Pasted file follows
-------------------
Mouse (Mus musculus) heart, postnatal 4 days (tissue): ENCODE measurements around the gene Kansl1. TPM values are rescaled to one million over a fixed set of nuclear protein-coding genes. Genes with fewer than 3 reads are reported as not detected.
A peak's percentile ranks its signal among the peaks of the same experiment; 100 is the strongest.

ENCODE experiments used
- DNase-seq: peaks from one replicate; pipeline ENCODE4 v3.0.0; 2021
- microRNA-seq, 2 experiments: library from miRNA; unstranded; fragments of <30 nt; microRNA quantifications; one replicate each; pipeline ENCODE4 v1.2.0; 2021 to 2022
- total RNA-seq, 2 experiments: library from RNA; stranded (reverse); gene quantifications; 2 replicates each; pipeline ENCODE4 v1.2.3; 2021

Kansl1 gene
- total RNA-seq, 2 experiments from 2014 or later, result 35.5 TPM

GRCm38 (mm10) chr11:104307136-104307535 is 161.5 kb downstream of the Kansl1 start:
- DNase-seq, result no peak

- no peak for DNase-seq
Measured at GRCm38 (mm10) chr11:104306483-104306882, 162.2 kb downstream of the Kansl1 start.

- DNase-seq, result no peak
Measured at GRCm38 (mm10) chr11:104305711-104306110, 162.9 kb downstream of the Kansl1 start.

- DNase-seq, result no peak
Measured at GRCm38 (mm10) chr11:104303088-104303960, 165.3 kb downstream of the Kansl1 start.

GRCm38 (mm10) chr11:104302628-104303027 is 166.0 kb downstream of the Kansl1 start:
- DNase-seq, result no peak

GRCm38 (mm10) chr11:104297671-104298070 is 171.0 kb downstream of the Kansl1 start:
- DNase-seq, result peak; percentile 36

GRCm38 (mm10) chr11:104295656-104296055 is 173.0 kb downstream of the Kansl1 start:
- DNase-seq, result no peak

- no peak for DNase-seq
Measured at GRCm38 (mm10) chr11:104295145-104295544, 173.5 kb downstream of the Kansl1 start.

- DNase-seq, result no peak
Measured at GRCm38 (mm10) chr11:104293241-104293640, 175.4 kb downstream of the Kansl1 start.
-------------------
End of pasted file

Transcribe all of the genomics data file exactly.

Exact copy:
Mouse (Mus musculus) heart, postnatal 4 days (tissue): ENCODE measurements around the gene Kansl1. TPM values are rescaled to one million over a fixed set of nuclear protein-coding genes. Genes with fewer than 3 reads are reported as not detected.
A peak's percentile ranks its signal among the peaks of the same experiment; 100 is the strongest.

ENCODE experiments used
- DNase-seq: peaks from one replicate; pipeline ENCODE4 v3.0.0; 2021
- microRNA-seq, 2 experiments: library from miRNA; unstranded; fragments of <30 nt; microRNA quantifications; one replicate each; pipeline ENCODE4 v1.2.0; 2021 to 2022
- total RNA-seq, 2 experiments: library from RNA; stranded (reverse); gene quantifications; 2 replicates each; pipeline ENCODE4 v1.2.3; 2021

Kansl1 gene
- total RNA-seq, 2 experiments from 2014 or later, result 35.5 TPM

GRCm38 (mm10) chr11:104307136-104307535 is 161.5 kb downstream of the Kansl1 start:
- DNase-seq, result no peak

- no peak for DNase-seq
Measured at GRCm38 (mm10) chr11:104306483-104306882, 162.2 kb downstream of the Kansl1 start.

- DNase-seq, result no peak
Measured at GRCm38 (mm10) chr11:104305711-104306110, 162.9 kb downstream of the Kansl1 start.

- DNase-seq, result no peak
Measured at GRCm38 (mm10) chr11:104303088-104303960, 165.3 kb downstream of the Kansl1 start.

GRCm38 (mm10) chr11:104302628-104303027 is 166.0 kb downstream of the Kansl1 start:
- DNase-seq, result no peak

GRCm38 (mm10) chr11:104297671-104298070 is 171.0 kb downstream of the Kansl1 start:
- DNase-seq, result peak; percentile 36

GRCm38 (mm10) chr11:104295656-104296055 is 173.0 kb downstream of the Kansl1 start:
- DNase-seq, result no peak

- no peak for DNase-seq
Measured at GRCm38 (mm10) chr11:104295145-104295544, 173.5 kb downstream of the Kansl1 start.

- DNase-seq, result no peak
Measured at GRCm38 (mm10) chr11:104293241-104293640, 175.4 kb downstream of the Kansl1 start.